Teva announces positive top-line results from a study evaluating SD-809 in tardive dyskinesia

16 June 2015  •  Author: Victoria White

Teva has announced positive top-line results from the pivotal clinical study ARM-TD designed to evaluate the efficacy of SD-809 (deutetrabenazine) in the treatment of moderate to severe tardive dyskinesia.


Tardive dyskinesia is a hyperkinetic movement disorder characterised by repetitive and uncontrollable movements of the tongue, lips, face, trunk and extremities. The often debilitating disorder affects about 500,000 people in the US alone and is a result of treatment with widely used medications for psychiatric conditions such as schizophrenia and bipolar disease, and certain drugs used for treating various gastrointestinal disorders.

Top-line data showed that the study met its primary endpoint and demonstrated a positive trend in all secondary endpoints. Importantly, the study also showed a favourable safety and tolerability profile, including low rates of depression, somnolence, insomnia and akathisia.

Patients taking SD-809 achieved an improvement of 3.0 points on the AIMS score

The primary endpoint of ARM-TD was the change in the Abnormal Involuntary Movement Scale (AIMS) from baseline to end of therapy. The study results show patients taking SD-809 achieved an improvement of 3.0 points on the AIMS score from baseline to end of therapy compared to 1.6 points in placebo.

Study results also demonstrated a favourable safety and tolerability profile of SD-809. Fewer patients taking SD-809 than placebo experienced serious adverse events (SAEs). For all other side effects reported in the study, rates in the SD-809 group were similar or lower than the placebo group. Further analysis of the additional data from the study is ongoing and details will be shared at future medical meetings.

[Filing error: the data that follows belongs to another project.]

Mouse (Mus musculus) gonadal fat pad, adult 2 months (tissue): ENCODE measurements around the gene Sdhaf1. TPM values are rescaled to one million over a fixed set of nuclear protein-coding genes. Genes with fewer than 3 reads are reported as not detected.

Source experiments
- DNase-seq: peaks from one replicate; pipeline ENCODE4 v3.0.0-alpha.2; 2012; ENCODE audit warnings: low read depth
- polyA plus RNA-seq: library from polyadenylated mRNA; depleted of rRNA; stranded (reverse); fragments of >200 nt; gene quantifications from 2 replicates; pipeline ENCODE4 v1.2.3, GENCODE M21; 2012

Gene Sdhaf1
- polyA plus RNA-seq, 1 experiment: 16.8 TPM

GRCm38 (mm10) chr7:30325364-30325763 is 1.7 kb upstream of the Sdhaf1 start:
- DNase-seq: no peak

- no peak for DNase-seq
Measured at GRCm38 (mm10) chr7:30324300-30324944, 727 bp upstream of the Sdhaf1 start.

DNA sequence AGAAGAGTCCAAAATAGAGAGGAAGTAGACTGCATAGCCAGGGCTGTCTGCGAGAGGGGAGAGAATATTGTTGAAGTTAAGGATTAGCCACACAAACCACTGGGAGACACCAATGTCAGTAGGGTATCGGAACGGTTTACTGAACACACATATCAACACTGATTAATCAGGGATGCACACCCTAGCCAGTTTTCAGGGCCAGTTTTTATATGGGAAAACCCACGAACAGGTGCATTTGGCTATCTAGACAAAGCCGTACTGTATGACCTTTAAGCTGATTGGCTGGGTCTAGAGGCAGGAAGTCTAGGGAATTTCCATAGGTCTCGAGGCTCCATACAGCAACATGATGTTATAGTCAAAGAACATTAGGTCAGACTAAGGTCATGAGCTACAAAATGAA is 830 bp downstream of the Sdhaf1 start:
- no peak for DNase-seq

Tardive dyskinesia is one of the most debilitating of dopamine receptor blocking agents

“SD-809 is an exciting addition to Teva’s CNS portfolio and has the potential to offer a meaningful and much needed therapeutic option to patients suffering from involuntary movements related to a number of disorders. Currently our development programme includes studies in tardive dyskinesia, Huntington’s disease and Tourette syndrome,” said Michael Hayden, M.D., Ph.D., President of Global R&D and Chief Scientific Officer at Teva. “We are committed to developing innovative medicines in this therapeutic area and we are making great progress in bringing a potential new treatment to the patients and their families who can benefit most.”


“These clear and clinically meaningful efficacy and safety results for SD-809 in a rigorously performed global multicentre clinical trial for tardive dyskinesia are very encouraging,” said Hubert Fernandez, M.D., Professor of Neurology at the Center for Neurological Restoration at the Cleveland Clinic and Principal Investigator of the SD-809 ARM-TD clinical study. “There is a serious and growing medical need as tardive dyskinesia is one of the most debilitating and often irreversible side effects of dopamine receptor blocking agents, which are increasingly being used in the United States for various psychiatric disorders and gastrointestinal conditions. With no approved treatments of this serious condition currently available, the need for a therapeutic solution is urgent and overdue.”

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